Regarding the required amount of frames, that depends on the desired length of the rendered video clip. Photographers may opt for at least 10 seconds of footage, so in case you plan to export at 24fps, then at least 240 frames are required.

It is important to once again note at this point how much time the overall shooting will take, based on the fact that each frame usually takes around 20 seconds (including what was mentioned about interval).

Creating Foreground Interest

As in astrophotography and no matter how beautiful and impressive the night sky might be, the interest is created by the foreground, so be sure to include a subject that can attract the viewers’ eyes or lead them toward the night sky.

One thing to consider is the distance between the camera and the subject, as in most cases we are working with the aperture wide open and the lens is usually focused on infinity.

This means that in case a lens with a focal length between 20-35mm is being used in conjunction with an aperture of f/1.4 to f/2.0, and the distance between the camera and the subject is relatively close, you will end up with a very soft or even unfocused foreground.

Always keep in mind that the relative distance between the camera and the subject is crucial for this type of shooting.

Motion Makes the Difference

Although a static timelapse sequence will look really great, imagine how drastically that particular scene could change if you add motion to it, and by motion, I mean dynamic motion which translates to a camera that is not static.

That motion can happen in one axis (slide), two axes (pan and slide), or three axes (pan, slide, and tilt).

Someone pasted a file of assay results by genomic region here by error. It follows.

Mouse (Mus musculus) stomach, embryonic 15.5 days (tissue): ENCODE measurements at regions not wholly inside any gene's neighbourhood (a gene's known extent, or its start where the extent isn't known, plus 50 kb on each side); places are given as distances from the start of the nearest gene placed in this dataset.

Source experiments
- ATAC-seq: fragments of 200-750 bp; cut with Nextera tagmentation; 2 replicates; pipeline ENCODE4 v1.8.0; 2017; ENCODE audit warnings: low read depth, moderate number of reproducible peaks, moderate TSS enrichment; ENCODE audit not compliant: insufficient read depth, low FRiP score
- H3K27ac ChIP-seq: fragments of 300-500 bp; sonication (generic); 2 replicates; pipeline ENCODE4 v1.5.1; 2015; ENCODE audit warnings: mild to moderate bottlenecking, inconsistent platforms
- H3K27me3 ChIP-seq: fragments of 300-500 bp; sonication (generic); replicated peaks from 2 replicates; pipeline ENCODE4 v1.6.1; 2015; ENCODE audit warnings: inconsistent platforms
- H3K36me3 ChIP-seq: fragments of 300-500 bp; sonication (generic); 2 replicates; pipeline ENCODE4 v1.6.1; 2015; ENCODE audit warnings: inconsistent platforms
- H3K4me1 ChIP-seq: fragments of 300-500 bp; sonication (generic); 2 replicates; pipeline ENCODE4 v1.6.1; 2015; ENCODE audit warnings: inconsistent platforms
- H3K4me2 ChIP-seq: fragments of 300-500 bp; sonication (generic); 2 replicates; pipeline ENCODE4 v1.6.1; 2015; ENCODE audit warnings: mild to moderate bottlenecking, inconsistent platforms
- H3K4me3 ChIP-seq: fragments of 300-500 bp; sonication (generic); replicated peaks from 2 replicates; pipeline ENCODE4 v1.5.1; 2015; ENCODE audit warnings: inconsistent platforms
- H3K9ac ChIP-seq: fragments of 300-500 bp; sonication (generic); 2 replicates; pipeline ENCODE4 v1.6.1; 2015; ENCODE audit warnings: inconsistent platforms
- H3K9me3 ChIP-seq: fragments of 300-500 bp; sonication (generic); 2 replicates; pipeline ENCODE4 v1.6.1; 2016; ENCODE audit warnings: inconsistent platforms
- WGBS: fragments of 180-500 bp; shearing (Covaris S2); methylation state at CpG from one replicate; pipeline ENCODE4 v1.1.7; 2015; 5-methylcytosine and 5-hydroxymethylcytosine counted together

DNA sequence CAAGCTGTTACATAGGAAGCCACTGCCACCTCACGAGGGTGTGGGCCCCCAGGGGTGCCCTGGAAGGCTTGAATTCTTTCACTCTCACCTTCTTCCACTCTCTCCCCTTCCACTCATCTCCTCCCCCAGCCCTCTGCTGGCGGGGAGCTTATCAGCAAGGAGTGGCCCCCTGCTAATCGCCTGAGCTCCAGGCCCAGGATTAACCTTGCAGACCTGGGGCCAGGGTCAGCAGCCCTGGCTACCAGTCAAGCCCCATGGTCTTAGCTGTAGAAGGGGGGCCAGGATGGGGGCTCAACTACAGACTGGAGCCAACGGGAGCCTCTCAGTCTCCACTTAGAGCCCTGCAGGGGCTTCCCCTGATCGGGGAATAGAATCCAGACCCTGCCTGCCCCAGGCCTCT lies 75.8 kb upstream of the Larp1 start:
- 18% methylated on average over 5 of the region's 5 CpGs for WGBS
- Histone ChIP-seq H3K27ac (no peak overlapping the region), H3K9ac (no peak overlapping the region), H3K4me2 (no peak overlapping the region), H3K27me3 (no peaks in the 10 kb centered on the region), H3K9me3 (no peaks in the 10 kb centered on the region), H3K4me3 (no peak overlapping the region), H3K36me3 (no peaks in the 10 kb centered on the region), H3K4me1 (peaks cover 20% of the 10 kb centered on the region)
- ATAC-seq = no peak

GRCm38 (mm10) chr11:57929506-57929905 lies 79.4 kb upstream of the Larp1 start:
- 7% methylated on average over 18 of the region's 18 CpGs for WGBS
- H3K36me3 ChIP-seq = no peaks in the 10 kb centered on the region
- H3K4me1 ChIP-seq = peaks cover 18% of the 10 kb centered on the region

Note: There are now 4-axis motion control systems where the 4th axis controls either the zoom of a lens or its focus ring.

There are many tools that can help you create this motion, from a simple star tracker or a simple motorized slider to some very expensive dedicated motion control systems.

On some occasions, even a gimbal can be programmed to shoot a 2-axis timelapse sequence.

However, it is very important to note that when adding another piece of gear to the shooting setup, and especially if it is moving, there are some things to be considered that will ensure a better end result.

The first one is to be certain that while the motion control system is moving, the center of gravity remains constant, ensuring that your camera will not fall down, and of course that the whole setup is sturdy enough so to have sharp images.

That means that if the motion control system is not on the ground, your tripod or tripods (you will need two if the slider platform is longer than 1m in length) are very sturdy and can accept the overall payload.

The other thing to consider has to do with exposure.

When the motion control system changes its position frame after frame (this programmed motion is called move-shoot-move), it creates micromotion from the weight of the camera attached to the platform, and it requires a moment after it stops its movement to settle.

That practically means that you must include that extra time to become idle in your interval settings.

For example, if my exposure settings have a shutter speed of 15 seconds, I have to include at least 1 or 2 seconds to be certain that the motion has ended, and the camera is stable.

A small note here: It is also possible to add digital motion (usually panning) in post-processing. This of course cannot replace the effect of an actual motion that was created in the field, but it can honestly really save the day on occasions when you cannot shoot with a dedicated motion control system.

The logic behind this is that most cameras record stills with a resolution of at least 24 megapixels which translates to something around 6000×4000 pixels.

That means that even if you export your final video in 4k UHD (3840×2160), you still have a lot of resolution to work with.

Practically you can add simple zoom-in and zoom-out effects and slight panning motion from left to right or vice versa, or up and down on most video editing software and on dedicated timelapse editing applications.


This guide was a long read but I hope that we have covered almost all aspects of an astro timelapse shooting. Hope that everything is now set for you to go out in the field and start shooting!

Image credits: All photos, unless otherwise noted, by Christophe Anagnostopoulos.